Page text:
Jun 24, 2001, 10:56 PM
Registered User

Yellow AC F-4 twin

Inspired by the boldness of the recent post about the conversion efforts by Plane Crazy of a Yellow AC F-18 and the belief that the technology has finally arrived to allow this conversion to be successful, I now find myself head long into a Yellow AC F-4 slimer to twin EDF project.

It wasn't really planed that way as I had bought the Phantom used, but never flown. This is very fortunate for the Phantom as I am sure it would have met it's demise on the first flight. The whole project was a mess and I spent a lot of last fall stripping it back down to the bare fiberglass, had already reworked the glass on the wings, and everything was back to the primered stage. It had set since September as I had lost interest in the project after discovering EDF's. Lost interest that is, until I started reading about the Yellow AC F-18 conversion. Well the Phantom and the F-18 specs aren't that different. A couple of emails back and forth with Gordon (Plane Crazy) and by 2:00 AM the next morning, the old duct work and formers were removed and plans were underway for a F-4 EDF conversion.

Well, my time is currently very limited and progress will be slow, but the F-4 will get a retro fit. The Phantom actually worked out very well as far a available space and dimensions. From the intake duct to the exhaust is 36". The rear of hatch opening on the Yellow AC version of the plane is right at 24" from front of the duct. This means I can place the fans just inside the hatch where they are accessible and will also be right at the 2/3 intake 1/3 exhaust placement that Gordon suggested.

The rear ducting is very straight forward as there is nothing between the fan and the exhaust ports. The real challenge is the front duct and this is where I am looking for advice. The intake on the Phantom is basically a rectangle 3.079 X 5.04 (15.5186 Sq In.) which needs to flow (morph) into a round duct with a 3.543 9.7818 Sq In). There is plenty of air coming in, I would just like some suggestions on how to design the duct to keep the air flowing properly through the duct. Do you get to the round duct ASAP or does duct change take place over the whole length of the duct. Im looking to some of you more experienced designers to help make this project a success. I have read lot of the old post on this matter and the design of this front duct seems to be most critical.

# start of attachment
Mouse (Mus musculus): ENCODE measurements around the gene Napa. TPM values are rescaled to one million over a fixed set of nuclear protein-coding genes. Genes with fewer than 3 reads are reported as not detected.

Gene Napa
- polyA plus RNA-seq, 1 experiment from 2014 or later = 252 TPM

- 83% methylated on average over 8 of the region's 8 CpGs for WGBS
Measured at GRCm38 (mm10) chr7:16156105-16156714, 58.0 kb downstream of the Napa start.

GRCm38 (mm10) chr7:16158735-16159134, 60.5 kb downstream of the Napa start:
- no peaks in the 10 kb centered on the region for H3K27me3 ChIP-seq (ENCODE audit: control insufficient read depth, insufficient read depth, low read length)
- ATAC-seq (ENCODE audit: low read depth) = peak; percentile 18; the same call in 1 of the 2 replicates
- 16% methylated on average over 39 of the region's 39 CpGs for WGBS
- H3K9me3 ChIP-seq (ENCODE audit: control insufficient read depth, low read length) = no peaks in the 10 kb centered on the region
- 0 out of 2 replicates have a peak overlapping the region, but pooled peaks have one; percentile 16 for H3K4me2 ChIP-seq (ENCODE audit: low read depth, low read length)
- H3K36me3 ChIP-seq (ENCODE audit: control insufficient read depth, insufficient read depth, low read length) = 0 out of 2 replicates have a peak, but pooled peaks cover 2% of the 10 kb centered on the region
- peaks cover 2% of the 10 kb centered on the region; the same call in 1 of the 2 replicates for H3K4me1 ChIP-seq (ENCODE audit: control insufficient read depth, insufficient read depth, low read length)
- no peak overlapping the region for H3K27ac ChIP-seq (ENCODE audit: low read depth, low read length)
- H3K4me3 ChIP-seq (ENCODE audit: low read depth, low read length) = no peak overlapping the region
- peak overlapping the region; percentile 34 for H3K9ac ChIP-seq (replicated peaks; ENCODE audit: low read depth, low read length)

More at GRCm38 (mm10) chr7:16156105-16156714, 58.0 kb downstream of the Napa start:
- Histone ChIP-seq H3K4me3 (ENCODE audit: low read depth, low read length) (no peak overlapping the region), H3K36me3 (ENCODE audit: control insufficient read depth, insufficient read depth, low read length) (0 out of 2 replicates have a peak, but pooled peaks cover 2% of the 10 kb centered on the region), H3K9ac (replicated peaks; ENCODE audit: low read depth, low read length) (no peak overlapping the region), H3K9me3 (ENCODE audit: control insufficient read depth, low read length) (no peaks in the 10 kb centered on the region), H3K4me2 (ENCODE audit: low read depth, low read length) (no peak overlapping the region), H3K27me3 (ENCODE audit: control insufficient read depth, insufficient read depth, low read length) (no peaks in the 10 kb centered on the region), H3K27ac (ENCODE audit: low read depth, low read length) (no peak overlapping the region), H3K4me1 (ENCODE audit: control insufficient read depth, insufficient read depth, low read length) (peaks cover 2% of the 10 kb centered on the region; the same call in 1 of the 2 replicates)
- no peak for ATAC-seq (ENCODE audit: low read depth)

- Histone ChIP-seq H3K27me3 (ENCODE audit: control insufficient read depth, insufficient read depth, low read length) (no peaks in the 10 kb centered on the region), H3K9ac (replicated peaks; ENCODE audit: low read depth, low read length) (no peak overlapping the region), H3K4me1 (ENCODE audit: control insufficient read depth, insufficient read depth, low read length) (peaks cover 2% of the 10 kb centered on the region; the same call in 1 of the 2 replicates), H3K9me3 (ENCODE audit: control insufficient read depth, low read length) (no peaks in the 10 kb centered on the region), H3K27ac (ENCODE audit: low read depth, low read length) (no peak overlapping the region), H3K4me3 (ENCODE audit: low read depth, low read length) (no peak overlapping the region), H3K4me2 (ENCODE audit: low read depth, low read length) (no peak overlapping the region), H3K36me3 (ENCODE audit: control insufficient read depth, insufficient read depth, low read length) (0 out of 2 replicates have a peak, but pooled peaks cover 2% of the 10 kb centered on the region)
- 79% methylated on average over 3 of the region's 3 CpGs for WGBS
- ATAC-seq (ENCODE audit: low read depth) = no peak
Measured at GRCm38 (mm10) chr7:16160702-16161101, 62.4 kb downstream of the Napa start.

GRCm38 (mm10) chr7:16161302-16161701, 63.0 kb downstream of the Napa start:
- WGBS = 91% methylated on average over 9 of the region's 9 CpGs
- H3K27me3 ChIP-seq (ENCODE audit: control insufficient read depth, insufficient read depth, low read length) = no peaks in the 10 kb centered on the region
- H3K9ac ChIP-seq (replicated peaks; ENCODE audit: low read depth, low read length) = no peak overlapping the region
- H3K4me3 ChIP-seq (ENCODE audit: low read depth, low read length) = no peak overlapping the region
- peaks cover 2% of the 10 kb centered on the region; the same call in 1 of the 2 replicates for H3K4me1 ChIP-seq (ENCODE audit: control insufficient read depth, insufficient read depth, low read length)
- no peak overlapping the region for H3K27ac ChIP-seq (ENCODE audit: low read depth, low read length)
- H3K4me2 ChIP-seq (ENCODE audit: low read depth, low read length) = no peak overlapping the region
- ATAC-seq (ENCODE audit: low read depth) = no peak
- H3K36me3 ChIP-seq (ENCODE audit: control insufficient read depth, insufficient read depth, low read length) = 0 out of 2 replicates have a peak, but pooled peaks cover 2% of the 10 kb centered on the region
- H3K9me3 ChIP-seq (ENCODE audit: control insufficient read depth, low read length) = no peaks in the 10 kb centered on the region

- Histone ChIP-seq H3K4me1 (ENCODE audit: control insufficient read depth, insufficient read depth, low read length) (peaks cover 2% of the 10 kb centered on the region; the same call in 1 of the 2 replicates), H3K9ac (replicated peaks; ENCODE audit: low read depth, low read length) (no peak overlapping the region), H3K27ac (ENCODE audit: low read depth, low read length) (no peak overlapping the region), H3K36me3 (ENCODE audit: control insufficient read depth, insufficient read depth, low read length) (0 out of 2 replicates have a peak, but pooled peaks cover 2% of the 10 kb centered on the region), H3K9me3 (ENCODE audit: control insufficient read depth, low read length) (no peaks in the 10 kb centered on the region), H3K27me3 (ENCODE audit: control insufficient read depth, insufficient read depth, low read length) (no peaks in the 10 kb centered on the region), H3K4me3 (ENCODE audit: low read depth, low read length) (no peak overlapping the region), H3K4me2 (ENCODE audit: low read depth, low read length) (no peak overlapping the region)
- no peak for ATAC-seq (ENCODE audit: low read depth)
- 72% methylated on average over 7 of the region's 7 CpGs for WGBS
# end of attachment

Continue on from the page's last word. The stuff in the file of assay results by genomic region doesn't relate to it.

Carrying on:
Thanks for your help,

Ken Rose

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Jun 25, 2001, 01:30 AM
Registered User

Shouldn't be that hard. Get a big chunk of bluefoam the length from intake to fan OD, tack glue a 1/32 plywood, 3.5 inch disk on one end and a 1/32 ply "intake shape" on the other and sand away! Actually if you can hot wire, a lot of the excess material can be removed without dust. If you need to laminate your foam blocks, use 3M 77. Now since dissolved out foam does not leave a very good surface finish, You'll need to apply some kind of finish to the foam (prior to glassing it). Suggest some lightweight spackle and water based polyurethane. When done, apply mold release to this "consumeable plug" ,then apply the appropriate amount of glass to the foam and then use mechanical methods to get the foam out.

I used one other way to make (3) identical Exhaust ducts for my XB-70 (which incidently transitioned from round to rectangular in 6 inches): made the male plug from balsa and then monokoted it for a quick mold release! After each part was cured, I slit the full length of the duct and peeled it off the plug. Sometimes the monokote was damaged in the removal process, oh well, more monokote! After the part was removed, I taped the seam back together and applied a 1 inch strip of 2 oz cloth to the seam and presto, finished duct.

Be aware that intakes operate at below atmospheric pressure and will collapse if too weak. An educated guess would be minimum 3 layers 2 oz cloth plus some attachment to the fuselage here and there. By the way, your intake size seems too good to be true! A rule of thumb is ~ 115 (?) % SFA for the intake and 90% for the exhaust. Sounds like you could accomodate bigger fans. On most scale jets, the scale intakes are way too small. Two other good rules of thumb are 80 (min, 100 better) watts-in/lb and maybe 35-38 oz/ft^2 maximum wing loading. Does it all fit?

Best of Luck to Ya,

Steve Manganelli, aka Prof. Maneuver
Jun 25, 2001, 08:58 AM
Registered User
Ed Waldrep's Avatar